Thursday, August 20, 2009

7/27/2009: Solving the Gargantuan SWF Problem, or, "I subject Eltima and Swishsoft to a fly-off and pick a winner"

I manage to record four more takes of video #2A (Using a Compass), making seven in all. The seventh is a good take, but the size is completely unacceptable: 93 megabytes for 1 minute and 40 seconds of “video” (I use the term loosely) running at about 2 frames per second. My original .MOV file, shot with my Kodak C653 camera, has 640 by 480 resolution, 10 frames per second, but apparently using Jing to record the QuickTime playback window results in drastic downsampling.

Yes, yes, I know that I would get better results by using a camera with its feed going directly to Jing. However, I am trying to find a solution that is (1) extremely inexpensive and (2) feasible for nearly all teachers and students at our school to emulate.

At any rate, uploading the .SWF file lasts about an hour and a half on my slow DSL upload link, and even though downloads are generally a lot faster, the resulting video cannot be viewed in real time (i.e., will not stream) without a much faster Internet connection. FIOS will swallow a megabyte per second, but I cannot.

Clearly, I need to find a way to post smaller files! Two shareware products I find online look promising: Flash Optimizer (occasionally referred to as SWF Optimizer) by Eltima Software of Bellevue, WA, and Swift Optimizer (note the confusingly similar title) by Swishsoft. After downloading trial versions of both, I put them through their paces, trying various options in an attempt to produce acceptable reduced-size versions. Unfortunately, the trial versions for both products operate only in black-and-white.

Product #1: Flash Optimizer (July 2009) by Eltima Software

Here is the Eltima result. After much trial and error. I deduce that I must explicitly tell the program to compress images (a setting not selected by default) in order to get any compression at all. (Apparently the program thinks, as I do, that 2 fps is much more like a slide show than a full-motion video.) Although many different output sizes are possible, I finally settle on 50% image compression in order to get the rather disappointing but still legible output file that is linked at the start of this paragraph.

Bottom line: 91% compression, mediocre quality.

Product #2: Swift Optimizer 3.0 (May 2009) by Swishsoft

Here is the Swishsoft result after trying approximately the same number of options as with Eltima. Swishsoft’s program is similar in design but is hard for me, a barely reformed proofreader, to use since it has grammatical and typographical errors sprinkled throughout. Eventually I realize that using the Better Movie Qulity [sic] option, which is one notch up from Standard Compression, produces very good results with no custom settings required. The text quality in the opening slide and end credits completely blows away the Eltima competition. The sound quality is slightly lower than with the Eltima product, but since bit rate and bit depth are user-selectable, I figure I can increase the sound quality and accept a somewhat larger output file size. Wrong! When I try that, the results are bizarre; the output file is actually somewhat smaller but with sound and video unacceptably out of sync. In fact, I find that the only way to consistently avoid the audio-video sync problem is to use one of the five Intelligent Optimization presets: Best Movie Qulity [sic], Better Movie Qulity [sic], Standard Compression, Better Movie Size, or Best Movie Size. An odd feature of Swishsoft’s product is that there are many occasions on which it pauses for long periods of time for no apparent reason, when it is loading a file or performing some prep work. Still another odd feature is that my final slide, the closing credits, has its upper half in color. Now, if only I could figure out how to get the entire program to run in color instead of in its demo-only mode!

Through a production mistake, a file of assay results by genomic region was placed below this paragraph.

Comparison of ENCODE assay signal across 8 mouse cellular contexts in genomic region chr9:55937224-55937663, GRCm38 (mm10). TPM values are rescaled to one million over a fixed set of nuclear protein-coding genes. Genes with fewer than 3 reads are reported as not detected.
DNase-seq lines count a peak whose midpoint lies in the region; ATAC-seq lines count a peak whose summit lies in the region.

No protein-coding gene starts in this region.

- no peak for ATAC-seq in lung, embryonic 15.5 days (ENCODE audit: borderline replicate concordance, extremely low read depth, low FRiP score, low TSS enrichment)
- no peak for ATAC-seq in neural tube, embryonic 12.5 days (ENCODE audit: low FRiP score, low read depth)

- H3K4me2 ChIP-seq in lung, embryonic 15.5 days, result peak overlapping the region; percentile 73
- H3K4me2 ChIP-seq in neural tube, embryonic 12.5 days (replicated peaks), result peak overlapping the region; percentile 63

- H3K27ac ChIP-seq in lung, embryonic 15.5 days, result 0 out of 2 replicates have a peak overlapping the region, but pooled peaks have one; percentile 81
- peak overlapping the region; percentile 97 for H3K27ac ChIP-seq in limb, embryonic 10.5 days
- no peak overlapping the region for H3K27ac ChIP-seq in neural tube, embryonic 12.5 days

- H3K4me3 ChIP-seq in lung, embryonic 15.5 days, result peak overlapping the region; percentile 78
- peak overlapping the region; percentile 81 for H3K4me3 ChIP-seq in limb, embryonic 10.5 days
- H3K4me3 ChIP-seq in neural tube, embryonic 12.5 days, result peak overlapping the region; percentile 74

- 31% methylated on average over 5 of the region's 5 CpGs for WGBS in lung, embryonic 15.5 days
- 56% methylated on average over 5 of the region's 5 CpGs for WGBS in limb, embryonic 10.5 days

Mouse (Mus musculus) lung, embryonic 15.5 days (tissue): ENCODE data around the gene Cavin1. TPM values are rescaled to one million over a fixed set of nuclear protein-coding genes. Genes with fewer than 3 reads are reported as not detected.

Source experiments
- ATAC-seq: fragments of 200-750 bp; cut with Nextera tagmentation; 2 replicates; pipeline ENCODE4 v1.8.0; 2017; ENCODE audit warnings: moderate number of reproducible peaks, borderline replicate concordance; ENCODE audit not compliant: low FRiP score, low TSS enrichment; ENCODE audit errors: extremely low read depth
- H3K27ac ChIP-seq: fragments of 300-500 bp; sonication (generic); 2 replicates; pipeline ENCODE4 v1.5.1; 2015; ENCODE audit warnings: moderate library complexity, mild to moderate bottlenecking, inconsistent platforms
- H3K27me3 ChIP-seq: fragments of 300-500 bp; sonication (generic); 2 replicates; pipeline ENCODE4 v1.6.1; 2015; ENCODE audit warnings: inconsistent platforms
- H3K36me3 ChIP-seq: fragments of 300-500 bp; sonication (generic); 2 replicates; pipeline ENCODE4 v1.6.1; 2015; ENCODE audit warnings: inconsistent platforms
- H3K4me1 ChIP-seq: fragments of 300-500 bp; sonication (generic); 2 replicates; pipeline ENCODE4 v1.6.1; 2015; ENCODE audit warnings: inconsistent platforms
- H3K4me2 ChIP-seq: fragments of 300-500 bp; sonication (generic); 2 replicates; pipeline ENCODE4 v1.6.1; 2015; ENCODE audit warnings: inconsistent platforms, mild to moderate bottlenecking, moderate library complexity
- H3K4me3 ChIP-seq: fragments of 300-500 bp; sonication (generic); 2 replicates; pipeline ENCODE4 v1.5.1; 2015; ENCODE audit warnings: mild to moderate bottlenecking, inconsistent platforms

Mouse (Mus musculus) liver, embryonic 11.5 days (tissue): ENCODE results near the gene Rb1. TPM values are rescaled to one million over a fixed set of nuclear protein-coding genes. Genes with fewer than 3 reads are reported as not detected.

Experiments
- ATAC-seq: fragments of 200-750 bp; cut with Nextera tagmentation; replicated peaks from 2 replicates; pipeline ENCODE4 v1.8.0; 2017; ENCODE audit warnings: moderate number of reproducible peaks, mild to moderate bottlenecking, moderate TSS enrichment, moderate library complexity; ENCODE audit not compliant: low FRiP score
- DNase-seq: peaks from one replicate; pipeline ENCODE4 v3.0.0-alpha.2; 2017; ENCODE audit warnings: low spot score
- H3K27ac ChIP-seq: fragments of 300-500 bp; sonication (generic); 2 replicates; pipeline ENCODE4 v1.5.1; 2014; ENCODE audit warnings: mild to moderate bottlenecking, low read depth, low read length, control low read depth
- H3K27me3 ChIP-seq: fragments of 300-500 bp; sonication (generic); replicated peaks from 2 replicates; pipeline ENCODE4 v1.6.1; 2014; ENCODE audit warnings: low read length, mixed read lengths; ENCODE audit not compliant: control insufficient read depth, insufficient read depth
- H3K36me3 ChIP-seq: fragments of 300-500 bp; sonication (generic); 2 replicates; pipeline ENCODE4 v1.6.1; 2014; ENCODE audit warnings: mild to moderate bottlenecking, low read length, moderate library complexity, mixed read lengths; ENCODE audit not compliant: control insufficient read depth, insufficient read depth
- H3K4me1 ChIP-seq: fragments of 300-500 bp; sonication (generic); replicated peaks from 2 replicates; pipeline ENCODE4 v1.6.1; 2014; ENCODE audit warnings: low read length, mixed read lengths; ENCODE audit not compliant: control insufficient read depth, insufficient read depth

Bottom line: 96% compression, good quality.

Purchase experience with Flash Optimizer (Eltima) and Swift Optimizer (Swishsoft)

The Eltima product appears to be more professionally developed, and the price for Eltima’s Flash Optimizer Lite Edition ($39.95, as opposed to $79 for the Swishsoft product) is what I assumed I would have to spend. Therefore, I decide to purchase the Eltima product. However, even though I downloaded the trial version from a site that advertised the price as $39.95, I find that the lowest price offered when I attempt to make a purchase is $99.95. This is upsetting, to say the least. I call Eltima (in Bellevue, WA, a non-toll-free number) to ask a seemingly simple question: Where can I purchase the Lite Edition of Flash Optimizer that I saw advertised in multiple locations on the Internet? I am told that someone will call me back.

After a few hours of hearing nothing, I change my mind and decide to go with Swishsoft even though their price, $79, is twice as much as I had hoped to spend. I rationalize that, hey, Swishsoft is $20 cheaper than the non-lite version of Flash Optimizer, plus Swishsoft produces higher-quality visual output with less fuss and better compression. I place my credit-card order through Digital River, a reseller affiliated with RegNow. Within minutes I have confirmation of the purchase and a license key. Hooray!

Well, not so fast. There are no instructions for how to use the license key in order to unlock the crippleware demo version. With Eltima’s product, that process is obvious: A startup dialog includes an option to enter a license key. However, Swishsoft’s help text is no help on this point (I read all of it), and there are no commands or extra files with the downloaded distribution that offer any clue. Well, no problem, I’ll just send an e-mail to Cross fingers!

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